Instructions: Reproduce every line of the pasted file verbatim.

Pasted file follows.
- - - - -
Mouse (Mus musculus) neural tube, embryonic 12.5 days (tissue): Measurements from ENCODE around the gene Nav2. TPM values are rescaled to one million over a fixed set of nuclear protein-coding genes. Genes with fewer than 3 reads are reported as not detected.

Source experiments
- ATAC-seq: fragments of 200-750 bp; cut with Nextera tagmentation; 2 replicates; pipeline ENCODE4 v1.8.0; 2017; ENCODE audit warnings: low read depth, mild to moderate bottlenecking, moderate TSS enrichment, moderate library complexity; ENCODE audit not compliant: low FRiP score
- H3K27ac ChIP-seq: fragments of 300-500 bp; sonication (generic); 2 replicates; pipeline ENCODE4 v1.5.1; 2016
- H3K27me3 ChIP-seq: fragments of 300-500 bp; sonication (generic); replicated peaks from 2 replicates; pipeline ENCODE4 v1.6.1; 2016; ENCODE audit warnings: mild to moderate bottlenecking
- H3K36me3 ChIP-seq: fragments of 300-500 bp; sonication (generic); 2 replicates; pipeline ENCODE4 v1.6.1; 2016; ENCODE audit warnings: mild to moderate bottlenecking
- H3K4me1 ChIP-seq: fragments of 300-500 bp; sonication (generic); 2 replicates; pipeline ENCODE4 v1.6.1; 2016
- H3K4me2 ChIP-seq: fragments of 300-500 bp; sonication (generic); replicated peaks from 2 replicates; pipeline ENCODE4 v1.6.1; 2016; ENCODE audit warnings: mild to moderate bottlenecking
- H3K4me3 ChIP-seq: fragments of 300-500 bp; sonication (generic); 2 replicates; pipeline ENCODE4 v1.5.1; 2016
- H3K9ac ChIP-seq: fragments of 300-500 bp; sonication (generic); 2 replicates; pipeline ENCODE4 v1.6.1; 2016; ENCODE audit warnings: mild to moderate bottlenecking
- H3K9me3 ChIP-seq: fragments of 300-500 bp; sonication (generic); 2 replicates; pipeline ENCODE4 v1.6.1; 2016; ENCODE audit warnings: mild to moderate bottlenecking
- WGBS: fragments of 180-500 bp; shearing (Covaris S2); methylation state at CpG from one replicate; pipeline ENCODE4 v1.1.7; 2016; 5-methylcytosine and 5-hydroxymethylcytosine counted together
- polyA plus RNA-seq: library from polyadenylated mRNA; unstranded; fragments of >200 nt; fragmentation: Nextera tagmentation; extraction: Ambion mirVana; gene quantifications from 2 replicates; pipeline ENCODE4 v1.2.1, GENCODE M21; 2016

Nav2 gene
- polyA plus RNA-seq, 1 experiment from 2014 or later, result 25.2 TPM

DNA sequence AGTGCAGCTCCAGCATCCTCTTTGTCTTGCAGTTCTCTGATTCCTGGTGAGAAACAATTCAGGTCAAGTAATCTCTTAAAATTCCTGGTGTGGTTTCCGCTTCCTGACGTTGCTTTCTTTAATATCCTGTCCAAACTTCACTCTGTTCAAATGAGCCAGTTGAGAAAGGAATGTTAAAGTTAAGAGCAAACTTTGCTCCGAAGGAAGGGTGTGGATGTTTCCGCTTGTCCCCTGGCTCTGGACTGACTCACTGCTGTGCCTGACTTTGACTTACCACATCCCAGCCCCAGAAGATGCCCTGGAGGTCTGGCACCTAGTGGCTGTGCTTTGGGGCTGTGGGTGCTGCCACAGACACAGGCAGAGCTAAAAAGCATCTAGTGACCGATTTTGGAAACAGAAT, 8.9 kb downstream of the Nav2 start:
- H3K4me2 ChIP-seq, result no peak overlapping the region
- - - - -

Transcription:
Mouse (Mus musculus) neural tube, embryonic 12.5 days (tissue): Measurements from ENCODE around the gene Nav2. TPM values are rescaled to one million over a fixed set of nuclear protein-coding genes. Genes with fewer than 3 reads are reported as not detected.

Source experiments
- ATAC-seq: fragments of 200-750 bp; cut with Nextera tagmentation; 2 replicates; pipeline ENCODE4 v1.8.0; 2017; ENCODE audit warnings: low read depth, mild to moderate bottlenecking, moderate TSS enrichment, moderate library complexity; ENCODE audit not compliant: low FRiP score
- H3K27ac ChIP-seq: fragments of 300-500 bp; sonication (generic); 2 replicates; pipeline ENCODE4 v1.5.1; 2016
- H3K27me3 ChIP-seq: fragments of 300-500 bp; sonication (generic); replicated peaks from 2 replicates; pipeline ENCODE4 v1.6.1; 2016; ENCODE audit warnings: mild to moderate bottlenecking
- H3K36me3 ChIP-seq: fragments of 300-500 bp; sonication (generic); 2 replicates; pipeline ENCODE4 v1.6.1; 2016; ENCODE audit warnings: mild to moderate bottlenecking
- H3K4me1 ChIP-seq: fragments of 300-500 bp; sonication (generic); 2 replicates; pipeline ENCODE4 v1.6.1; 2016
- H3K4me2 ChIP-seq: fragments of 300-500 bp; sonication (generic); replicated peaks from 2 replicates; pipeline ENCODE4 v1.6.1; 2016; ENCODE audit warnings: mild to moderate bottlenecking
- H3K4me3 ChIP-seq: fragments of 300-500 bp; sonication (generic); 2 replicates; pipeline ENCODE4 v1.5.1; 2016
- H3K9ac ChIP-seq: fragments of 300-500 bp; sonication (generic); 2 replicates; pipeline ENCODE4 v1.6.1; 2016; ENCODE audit warnings: mild to moderate bottlenecking
- H3K9me3 ChIP-seq: fragments of 300-500 bp; sonication (generic); 2 replicates; pipeline ENCODE4 v1.6.1; 2016; ENCODE audit warnings: mild to moderate bottlenecking
- WGBS: fragments of 180-500 bp; shearing (Covaris S2); methylation state at CpG from one replicate; pipeline ENCODE4 v1.1.7; 2016; 5-methylcytosine and 5-hydroxymethylcytosine counted together
- polyA plus RNA-seq: library from polyadenylated mRNA; unstranded; fragments of >200 nt; fragmentation: Nextera tagmentation; extraction: Ambion mirVana; gene quantifications from 2 replicates; pipeline ENCODE4 v1.2.1, GENCODE M21; 2016

Nav2 gene
- polyA plus RNA-seq, 1 experiment from 2014 or later, result 25.2 TPM

DNA sequence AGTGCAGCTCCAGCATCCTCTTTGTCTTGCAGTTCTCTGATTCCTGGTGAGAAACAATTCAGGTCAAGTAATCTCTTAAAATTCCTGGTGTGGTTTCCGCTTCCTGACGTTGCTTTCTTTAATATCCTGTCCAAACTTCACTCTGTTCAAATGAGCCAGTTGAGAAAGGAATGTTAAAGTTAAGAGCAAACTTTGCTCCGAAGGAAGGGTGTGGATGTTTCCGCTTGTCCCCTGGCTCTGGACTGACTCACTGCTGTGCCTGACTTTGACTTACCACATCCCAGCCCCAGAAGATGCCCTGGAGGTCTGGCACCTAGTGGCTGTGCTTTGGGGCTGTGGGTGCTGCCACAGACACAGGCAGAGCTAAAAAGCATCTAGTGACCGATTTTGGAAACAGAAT, 8.9 kb downstream of the Nav2 start:
- H3K4me2 ChIP-seq, result no peak overlapping the region